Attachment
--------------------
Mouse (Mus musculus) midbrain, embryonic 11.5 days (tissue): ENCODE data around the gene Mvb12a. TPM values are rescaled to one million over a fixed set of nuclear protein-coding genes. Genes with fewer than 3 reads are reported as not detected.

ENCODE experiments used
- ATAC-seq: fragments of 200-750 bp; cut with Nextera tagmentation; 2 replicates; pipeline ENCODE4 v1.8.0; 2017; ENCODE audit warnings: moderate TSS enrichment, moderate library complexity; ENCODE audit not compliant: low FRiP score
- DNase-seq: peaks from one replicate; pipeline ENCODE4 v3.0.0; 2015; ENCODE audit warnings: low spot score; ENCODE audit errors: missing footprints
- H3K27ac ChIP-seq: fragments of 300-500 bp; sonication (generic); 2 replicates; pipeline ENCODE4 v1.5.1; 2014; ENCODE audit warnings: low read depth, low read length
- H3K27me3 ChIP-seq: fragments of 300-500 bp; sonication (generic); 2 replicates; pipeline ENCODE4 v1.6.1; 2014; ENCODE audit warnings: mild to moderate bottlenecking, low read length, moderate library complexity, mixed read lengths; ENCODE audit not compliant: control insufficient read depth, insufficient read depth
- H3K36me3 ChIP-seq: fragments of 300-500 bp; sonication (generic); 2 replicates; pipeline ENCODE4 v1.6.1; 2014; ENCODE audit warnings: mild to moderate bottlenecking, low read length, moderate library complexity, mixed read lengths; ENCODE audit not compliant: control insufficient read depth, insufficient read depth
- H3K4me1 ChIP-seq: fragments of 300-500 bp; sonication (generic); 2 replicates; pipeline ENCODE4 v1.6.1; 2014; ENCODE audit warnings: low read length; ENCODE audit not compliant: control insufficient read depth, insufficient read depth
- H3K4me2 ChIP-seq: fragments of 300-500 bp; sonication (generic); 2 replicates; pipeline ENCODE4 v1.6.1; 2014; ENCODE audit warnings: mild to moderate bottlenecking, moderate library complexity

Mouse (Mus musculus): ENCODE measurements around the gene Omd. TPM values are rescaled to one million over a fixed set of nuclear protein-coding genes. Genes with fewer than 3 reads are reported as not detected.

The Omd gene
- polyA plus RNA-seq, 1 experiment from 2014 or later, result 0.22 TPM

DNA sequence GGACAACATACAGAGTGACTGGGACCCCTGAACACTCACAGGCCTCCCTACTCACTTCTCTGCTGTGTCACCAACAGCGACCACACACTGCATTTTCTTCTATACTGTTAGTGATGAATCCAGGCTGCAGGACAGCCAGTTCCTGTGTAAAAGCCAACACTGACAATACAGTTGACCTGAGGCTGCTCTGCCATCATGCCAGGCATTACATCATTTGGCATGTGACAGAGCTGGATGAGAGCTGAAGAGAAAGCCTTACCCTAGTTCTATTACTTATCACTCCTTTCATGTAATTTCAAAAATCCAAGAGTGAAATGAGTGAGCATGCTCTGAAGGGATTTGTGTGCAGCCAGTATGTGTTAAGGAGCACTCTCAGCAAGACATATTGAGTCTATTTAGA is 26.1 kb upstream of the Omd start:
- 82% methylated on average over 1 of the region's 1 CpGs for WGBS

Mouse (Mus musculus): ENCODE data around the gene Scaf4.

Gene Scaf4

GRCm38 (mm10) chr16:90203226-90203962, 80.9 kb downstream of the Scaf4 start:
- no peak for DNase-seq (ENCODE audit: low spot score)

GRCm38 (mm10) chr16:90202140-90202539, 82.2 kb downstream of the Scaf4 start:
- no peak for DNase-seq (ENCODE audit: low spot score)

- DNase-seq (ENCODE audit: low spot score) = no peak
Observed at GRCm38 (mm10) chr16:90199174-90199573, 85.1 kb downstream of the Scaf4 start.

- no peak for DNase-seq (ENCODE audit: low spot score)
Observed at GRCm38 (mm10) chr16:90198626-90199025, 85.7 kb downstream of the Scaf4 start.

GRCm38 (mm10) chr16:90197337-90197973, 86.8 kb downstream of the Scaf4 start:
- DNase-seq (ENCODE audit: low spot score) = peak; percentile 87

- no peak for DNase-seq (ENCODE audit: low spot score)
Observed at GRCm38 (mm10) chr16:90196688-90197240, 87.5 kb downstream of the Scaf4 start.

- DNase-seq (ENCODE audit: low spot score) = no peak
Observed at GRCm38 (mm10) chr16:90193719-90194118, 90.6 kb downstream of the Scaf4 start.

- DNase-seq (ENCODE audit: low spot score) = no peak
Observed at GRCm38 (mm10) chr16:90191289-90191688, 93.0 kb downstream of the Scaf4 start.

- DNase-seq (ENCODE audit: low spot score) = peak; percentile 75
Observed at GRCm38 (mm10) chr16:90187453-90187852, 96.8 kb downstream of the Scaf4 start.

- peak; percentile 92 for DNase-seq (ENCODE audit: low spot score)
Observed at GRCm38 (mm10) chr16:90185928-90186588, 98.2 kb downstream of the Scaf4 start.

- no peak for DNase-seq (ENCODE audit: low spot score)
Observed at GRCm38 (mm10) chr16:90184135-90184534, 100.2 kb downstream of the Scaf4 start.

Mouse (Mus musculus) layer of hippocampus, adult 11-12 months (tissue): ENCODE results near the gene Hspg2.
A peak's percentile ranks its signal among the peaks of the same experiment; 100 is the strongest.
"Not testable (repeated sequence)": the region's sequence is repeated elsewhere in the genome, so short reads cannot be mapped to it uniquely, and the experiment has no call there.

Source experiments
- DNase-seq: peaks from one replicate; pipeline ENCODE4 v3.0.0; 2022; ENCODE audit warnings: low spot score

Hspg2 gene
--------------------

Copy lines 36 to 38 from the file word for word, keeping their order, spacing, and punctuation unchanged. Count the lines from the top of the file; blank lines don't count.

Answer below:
Observed at GRCm38 (mm10) chr16:90185928-90186588, 98.2 kb downstream of the Scaf4 start.

- no peak for DNase-seq (ENCODE audit: low spot score)
Observed at GRCm38 (mm10) chr16:90184135-90184534, 100.2 kb downstream of the Scaf4 start.